When the galleries were re-opened, Hon. PRO. SEC. laid on the table a copy of a despatch relating to the assumption of the government of Nova Scotia by Sir F. W. Williams.
Also a copy of a proclamation relating to Sanitary and Quarantine regulations.  
Hon. ATTY. GEN. introduced a bill relating to treason and seditious practices. The bill, he said, was a copy of the 11th and 12th Victoria.


The adjourned debate on the bill to repeal the act relating to the Presbyterian Church of the Lower Provinces, was resumed.
Mr. ROSS said: He was once told that a man who changed his politics more than once was a very doubtful character—but the man who twice changed his religion, was not to be trusted. His colleague had shifted his course so often in politics and religion, that it would be hard to find a place for him, and even in the census he had been compelled to put himself down as belonging to the Church of Scotland. That gentleman had not dealt honestly with the house in making some statements, when it was known that years ago before the union took place, he left the Free Church for reasons well known to the people of Victoria, and with which he did not think it [...]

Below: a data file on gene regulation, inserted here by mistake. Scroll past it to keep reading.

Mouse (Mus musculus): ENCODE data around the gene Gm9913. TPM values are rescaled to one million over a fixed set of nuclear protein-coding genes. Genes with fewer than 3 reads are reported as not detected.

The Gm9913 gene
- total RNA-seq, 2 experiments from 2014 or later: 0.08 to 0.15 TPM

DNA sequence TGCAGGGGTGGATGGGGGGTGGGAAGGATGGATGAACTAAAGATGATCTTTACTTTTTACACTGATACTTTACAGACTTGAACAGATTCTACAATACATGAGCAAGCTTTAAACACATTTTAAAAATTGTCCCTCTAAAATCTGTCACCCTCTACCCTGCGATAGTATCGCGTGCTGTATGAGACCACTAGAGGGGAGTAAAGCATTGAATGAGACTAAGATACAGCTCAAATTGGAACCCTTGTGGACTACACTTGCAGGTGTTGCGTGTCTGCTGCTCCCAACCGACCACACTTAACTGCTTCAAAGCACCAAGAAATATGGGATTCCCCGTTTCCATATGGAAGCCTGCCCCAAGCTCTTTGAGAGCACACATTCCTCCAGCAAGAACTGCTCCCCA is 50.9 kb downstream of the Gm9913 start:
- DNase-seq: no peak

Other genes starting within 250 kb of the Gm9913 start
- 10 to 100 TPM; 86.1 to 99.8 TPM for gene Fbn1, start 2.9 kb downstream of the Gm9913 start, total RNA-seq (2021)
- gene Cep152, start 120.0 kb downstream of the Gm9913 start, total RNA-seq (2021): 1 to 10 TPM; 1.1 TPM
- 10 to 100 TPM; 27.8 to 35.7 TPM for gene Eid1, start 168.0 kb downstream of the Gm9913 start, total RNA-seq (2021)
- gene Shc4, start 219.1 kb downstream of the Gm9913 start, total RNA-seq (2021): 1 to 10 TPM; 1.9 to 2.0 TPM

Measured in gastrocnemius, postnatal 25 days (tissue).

[...] Mr. ARCHIBALD asked what would be thought if two sections of any denomination agreed to unite and the House resolved that they should not do so? That was the position of this case; not a man connected with the united body had voted for the bill excepting the Attorney General who was the counsel of the claimants. The rule which the House had just laid down would, if applied to some other churches, rend them to the foundation.